Benedick: I was born a Thespian and have been preparing for the stage my entire life! I was last seen playing Crab the Dog in the Oklahoma Shakespearean Festival’s production of Two Gentleman of Verona.

Karma: That Shakee Spear guy sure gets around. Oh, Amy wants me to ask if you consider Shakee Spear to be your forte? I don’t know what that means but Amy’s the boss…

Benedick: I don’t consider Shakespeare to be my forte. I consider it my fortissimo! I sing, I dance, I even used to do a magic show with my pet human.

Karma: How did you get the part? Was tryouts scary? Did the Director bark and hiss at you?

Benedick: Darling, when you’re as well versed in Shakespeare, the Director auditions for you.

Benedick2Karma: How do you learn your lines? Are you a method actor?

Benedick: I am, I don’t like doing the same thing every time. I like to be spontaneous and keep those human actors on their toes! I am a firm believer in positive reinforcement clicker training and repetition.

Amy: Excuse me Karma, but I have to ask. Senior Benedick, how do you feel about the characters in the show heaping so much praise on the Hounds of Sparta, with nary a mention of the merit of holy terriers such as yourself?

Benedick: Well, my dear, you must first consider when it was written! Jack Russells weren’t around till the 1800s. It’s like seeing an old movie that talks about how amazing and convenient the new telephone booths are at the train station! It might be archaic NOW but then…well…it’s all they had.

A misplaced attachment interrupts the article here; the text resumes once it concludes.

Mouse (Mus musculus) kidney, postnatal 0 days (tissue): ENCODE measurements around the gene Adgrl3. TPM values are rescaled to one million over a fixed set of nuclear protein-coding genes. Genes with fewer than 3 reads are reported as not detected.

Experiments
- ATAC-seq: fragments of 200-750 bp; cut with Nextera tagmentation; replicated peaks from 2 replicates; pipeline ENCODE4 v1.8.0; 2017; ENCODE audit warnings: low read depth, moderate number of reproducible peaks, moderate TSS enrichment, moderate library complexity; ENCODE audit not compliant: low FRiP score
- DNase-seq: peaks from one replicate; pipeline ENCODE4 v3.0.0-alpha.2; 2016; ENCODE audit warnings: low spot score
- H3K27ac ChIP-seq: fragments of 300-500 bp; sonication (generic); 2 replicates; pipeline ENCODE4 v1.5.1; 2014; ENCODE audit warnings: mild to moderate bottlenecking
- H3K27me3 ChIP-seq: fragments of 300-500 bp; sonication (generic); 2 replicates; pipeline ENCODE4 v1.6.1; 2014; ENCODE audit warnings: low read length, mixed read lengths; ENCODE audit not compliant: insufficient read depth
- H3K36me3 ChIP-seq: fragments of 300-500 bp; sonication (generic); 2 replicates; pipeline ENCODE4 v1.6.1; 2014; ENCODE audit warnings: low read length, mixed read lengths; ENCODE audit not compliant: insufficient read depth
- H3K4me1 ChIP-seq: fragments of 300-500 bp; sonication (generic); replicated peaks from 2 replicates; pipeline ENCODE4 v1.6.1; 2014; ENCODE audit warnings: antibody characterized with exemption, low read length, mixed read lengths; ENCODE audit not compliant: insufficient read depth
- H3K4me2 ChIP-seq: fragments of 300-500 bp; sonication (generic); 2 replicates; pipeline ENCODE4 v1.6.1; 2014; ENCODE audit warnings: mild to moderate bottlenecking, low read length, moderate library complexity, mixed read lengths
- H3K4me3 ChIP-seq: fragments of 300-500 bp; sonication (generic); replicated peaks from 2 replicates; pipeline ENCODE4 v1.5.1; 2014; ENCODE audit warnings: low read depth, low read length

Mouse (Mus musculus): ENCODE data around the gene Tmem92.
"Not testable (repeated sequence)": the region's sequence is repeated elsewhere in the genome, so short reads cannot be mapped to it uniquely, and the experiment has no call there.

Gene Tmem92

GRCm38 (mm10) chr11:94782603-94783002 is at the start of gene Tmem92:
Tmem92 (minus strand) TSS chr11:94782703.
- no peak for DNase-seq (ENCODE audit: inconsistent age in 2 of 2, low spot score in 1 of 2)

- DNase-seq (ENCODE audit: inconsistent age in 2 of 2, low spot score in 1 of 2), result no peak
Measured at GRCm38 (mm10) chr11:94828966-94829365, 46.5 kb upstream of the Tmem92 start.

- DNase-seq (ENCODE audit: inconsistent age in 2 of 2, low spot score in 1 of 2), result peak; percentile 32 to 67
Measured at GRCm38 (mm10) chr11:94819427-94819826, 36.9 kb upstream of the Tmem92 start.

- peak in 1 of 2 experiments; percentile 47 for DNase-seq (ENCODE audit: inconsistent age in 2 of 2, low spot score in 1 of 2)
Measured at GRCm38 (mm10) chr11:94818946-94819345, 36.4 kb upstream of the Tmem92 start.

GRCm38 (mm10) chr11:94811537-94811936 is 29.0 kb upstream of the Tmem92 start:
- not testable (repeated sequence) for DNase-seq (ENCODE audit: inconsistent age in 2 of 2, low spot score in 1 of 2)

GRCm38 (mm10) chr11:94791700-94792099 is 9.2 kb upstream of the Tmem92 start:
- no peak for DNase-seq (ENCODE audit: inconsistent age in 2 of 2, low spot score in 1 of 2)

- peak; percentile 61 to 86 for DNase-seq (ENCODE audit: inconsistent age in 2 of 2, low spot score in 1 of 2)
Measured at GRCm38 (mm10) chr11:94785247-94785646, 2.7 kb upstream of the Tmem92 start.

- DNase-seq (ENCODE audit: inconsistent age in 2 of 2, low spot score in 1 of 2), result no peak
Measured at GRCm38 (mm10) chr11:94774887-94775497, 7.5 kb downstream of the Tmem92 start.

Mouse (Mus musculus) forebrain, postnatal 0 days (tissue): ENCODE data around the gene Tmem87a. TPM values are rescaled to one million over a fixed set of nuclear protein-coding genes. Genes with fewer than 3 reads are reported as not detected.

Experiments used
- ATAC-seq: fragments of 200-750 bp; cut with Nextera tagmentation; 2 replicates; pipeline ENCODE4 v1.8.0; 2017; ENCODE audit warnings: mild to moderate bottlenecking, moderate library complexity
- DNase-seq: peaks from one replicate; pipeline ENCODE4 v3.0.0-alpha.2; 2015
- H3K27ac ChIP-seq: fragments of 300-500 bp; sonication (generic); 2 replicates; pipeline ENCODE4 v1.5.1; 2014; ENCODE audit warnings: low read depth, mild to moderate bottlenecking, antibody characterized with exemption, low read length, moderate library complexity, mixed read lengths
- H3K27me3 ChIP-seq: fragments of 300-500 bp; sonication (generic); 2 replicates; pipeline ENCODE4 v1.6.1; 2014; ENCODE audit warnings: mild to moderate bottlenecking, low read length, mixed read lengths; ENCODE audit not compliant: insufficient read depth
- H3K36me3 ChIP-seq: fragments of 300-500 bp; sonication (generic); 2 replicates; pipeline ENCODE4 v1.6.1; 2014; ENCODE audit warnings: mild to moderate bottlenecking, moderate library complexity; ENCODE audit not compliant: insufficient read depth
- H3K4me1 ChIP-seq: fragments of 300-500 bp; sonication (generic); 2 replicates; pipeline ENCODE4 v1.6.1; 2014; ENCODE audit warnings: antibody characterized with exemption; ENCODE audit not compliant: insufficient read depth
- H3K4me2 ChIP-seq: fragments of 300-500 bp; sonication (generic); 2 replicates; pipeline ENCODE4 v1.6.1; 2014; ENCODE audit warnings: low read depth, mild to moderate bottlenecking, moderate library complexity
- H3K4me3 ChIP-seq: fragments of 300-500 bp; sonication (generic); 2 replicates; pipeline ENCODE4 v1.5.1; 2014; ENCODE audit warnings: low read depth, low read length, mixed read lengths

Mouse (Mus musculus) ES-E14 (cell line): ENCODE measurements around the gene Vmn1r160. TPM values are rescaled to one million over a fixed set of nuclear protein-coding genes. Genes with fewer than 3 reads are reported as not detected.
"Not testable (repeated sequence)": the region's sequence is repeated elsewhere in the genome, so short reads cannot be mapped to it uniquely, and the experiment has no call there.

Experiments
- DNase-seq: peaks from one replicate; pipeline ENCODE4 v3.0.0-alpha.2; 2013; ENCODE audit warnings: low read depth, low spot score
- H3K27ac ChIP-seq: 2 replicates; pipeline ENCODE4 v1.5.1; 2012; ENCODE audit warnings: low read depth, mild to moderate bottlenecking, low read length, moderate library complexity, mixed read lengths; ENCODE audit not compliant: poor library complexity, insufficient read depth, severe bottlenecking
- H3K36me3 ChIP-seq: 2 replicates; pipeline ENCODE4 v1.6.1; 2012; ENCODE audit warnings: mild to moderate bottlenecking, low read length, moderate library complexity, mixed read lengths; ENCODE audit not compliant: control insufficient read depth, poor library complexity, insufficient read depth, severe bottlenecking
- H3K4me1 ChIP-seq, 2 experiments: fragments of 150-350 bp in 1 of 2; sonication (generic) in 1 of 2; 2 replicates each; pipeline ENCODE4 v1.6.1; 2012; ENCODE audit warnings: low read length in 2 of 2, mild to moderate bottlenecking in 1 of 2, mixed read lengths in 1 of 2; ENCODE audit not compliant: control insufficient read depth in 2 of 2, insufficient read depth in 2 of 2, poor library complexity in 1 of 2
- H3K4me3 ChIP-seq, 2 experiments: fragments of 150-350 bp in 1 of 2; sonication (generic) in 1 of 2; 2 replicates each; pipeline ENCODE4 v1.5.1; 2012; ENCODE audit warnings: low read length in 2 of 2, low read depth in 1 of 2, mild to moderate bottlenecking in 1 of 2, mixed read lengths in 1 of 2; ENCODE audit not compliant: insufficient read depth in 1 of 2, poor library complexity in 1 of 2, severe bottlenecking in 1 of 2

Karma: Do you get paid in treats? Clicker training is paw-some! I think bacon would be a great payday. How are the two-legged actors to work with?

Benedick: Well I’ve had to give a few acting suggestions here and there, but overall I think it will be a fine show. Bacon! With this figure, I think not. I only accept homemade whole grain peanut butter biscuits when I am in a show. It’s in my rider.

Karma: What can everyone expect of your performance in the show?

Benedick: Perfection

Join Senior Benedick and the rest of the human cast of A Midsummer Night’s Dream at Pecan Grove Park, 3200 Canyon Creek Drive in Sherman. Learn more about this family friendly free production at ShakespeareIntheGrove.com

I love hearing from you, so please share comments and questions. Do you have an ASK AMY question you’d like answered–post in the comments. Do you have a new kitten and need answers? Stay up to date on all the latest just subscribe the blog, “like” me on Facebook, check out weekly PUPPY CARE must knows, and sign up for Pet Peeves newsletter. Stay up to date with the latest book give aways and appearances related to my  THRILLERS WITH BITE!

5 thoughts on “Shakespeare Goes to the Dogs

  1. Gotta say-conversations today sound like a mini pet performance to me! 🙂 And tell Karma he has to “man up!” Really enjoyed the friendly chatter of these adorable pets.
    Lois

  2. Pingback: Amy Shojai's Blog